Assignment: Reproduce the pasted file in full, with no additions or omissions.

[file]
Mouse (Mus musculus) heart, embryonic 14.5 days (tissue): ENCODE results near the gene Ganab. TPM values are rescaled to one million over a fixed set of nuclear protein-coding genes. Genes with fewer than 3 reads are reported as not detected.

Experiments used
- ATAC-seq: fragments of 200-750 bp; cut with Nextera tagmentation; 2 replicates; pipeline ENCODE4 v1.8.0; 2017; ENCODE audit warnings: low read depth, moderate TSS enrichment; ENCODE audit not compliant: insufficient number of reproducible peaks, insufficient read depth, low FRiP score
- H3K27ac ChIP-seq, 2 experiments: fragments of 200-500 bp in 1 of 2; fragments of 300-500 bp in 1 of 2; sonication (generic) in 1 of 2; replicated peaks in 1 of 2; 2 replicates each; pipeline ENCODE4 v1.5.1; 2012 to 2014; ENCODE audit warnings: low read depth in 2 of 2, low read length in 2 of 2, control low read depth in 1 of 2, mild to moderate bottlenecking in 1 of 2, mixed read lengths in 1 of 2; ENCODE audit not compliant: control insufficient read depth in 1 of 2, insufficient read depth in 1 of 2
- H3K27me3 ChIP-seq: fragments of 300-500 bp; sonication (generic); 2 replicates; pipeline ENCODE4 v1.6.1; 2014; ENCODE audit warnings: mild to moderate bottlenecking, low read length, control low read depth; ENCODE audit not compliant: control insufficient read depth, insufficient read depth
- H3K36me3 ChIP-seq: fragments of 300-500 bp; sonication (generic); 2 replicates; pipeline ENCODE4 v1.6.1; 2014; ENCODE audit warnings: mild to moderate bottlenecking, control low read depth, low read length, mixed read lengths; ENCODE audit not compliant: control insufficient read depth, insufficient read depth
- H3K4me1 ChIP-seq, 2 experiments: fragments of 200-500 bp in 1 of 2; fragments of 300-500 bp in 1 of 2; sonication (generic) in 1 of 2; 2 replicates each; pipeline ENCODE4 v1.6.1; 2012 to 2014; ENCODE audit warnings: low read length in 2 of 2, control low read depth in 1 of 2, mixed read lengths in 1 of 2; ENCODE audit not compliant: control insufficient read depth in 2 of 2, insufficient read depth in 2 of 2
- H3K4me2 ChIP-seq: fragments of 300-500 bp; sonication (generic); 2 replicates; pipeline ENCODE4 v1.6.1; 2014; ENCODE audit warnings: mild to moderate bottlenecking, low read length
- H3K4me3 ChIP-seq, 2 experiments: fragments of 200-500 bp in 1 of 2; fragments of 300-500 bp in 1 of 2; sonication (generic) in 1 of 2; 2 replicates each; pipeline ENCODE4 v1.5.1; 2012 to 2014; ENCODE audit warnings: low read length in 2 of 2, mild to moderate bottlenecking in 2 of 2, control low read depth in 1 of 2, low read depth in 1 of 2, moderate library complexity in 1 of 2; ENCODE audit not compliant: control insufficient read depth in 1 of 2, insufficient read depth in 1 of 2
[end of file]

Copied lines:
Mouse (Mus musculus) heart, embryonic 14.5 days (tissue): ENCODE results near the gene Ganab. TPM values are rescaled to one million over a fixed set of nuclear protein-coding genes. Genes with fewer than 3 reads are reported as not detected.

Experiments used
- ATAC-seq: fragments of 200-750 bp; cut with Nextera tagmentation; 2 replicates; pipeline ENCODE4 v1.8.0; 2017; ENCODE audit warnings: low read depth, moderate TSS enrichment; ENCODE audit not compliant: insufficient number of reproducible peaks, insufficient read depth, low FRiP score
- H3K27ac ChIP-seq, 2 experiments: fragments of 200-500 bp in 1 of 2; fragments of 300-500 bp in 1 of 2; sonication (generic) in 1 of 2; replicated peaks in 1 of 2; 2 replicates each; pipeline ENCODE4 v1.5.1; 2012 to 2014; ENCODE audit warnings: low read depth in 2 of 2, low read length in 2 of 2, control low read depth in 1 of 2, mild to moderate bottlenecking in 1 of 2, mixed read lengths in 1 of 2; ENCODE audit not compliant: control insufficient read depth in 1 of 2, insufficient read depth in 1 of 2
- H3K27me3 ChIP-seq: fragments of 300-500 bp; sonication (generic); 2 replicates; pipeline ENCODE4 v1.6.1; 2014; ENCODE audit warnings: mild to moderate bottlenecking, low read length, control low read depth; ENCODE audit not compliant: control insufficient read depth, insufficient read depth
- H3K36me3 ChIP-seq: fragments of 300-500 bp; sonication (generic); 2 replicates; pipeline ENCODE4 v1.6.1; 2014; ENCODE audit warnings: mild to moderate bottlenecking, control low read depth, low read length, mixed read lengths; ENCODE audit not compliant: control insufficient read depth, insufficient read depth
- H3K4me1 ChIP-seq, 2 experiments: fragments of 200-500 bp in 1 of 2; fragments of 300-500 bp in 1 of 2; sonication (generic) in 1 of 2; 2 replicates each; pipeline ENCODE4 v1.6.1; 2012 to 2014; ENCODE audit warnings: low read length in 2 of 2, control low read depth in 1 of 2, mixed read lengths in 1 of 2; ENCODE audit not compliant: control insufficient read depth in 2 of 2, insufficient read depth in 2 of 2
- H3K4me2 ChIP-seq: fragments of 300-500 bp; sonication (generic); 2 replicates; pipeline ENCODE4 v1.6.1; 2014; ENCODE audit warnings: mild to moderate bottlenecking, low read length
- H3K4me3 ChIP-seq, 2 experiments: fragments of 200-500 bp in 1 of 2; fragments of 300-500 bp in 1 of 2; sonication (generic) in 1 of 2; 2 replicates each; pipeline ENCODE4 v1.5.1; 2012 to 2014; ENCODE audit warnings: low read length in 2 of 2, mild to moderate bottlenecking in 2 of 2, control low read depth in 1 of 2, low read depth in 1 of 2, moderate library complexity in 1 of 2; ENCODE audit not compliant: control insufficient read depth in 1 of 2, insufficient read depth in 1 of 2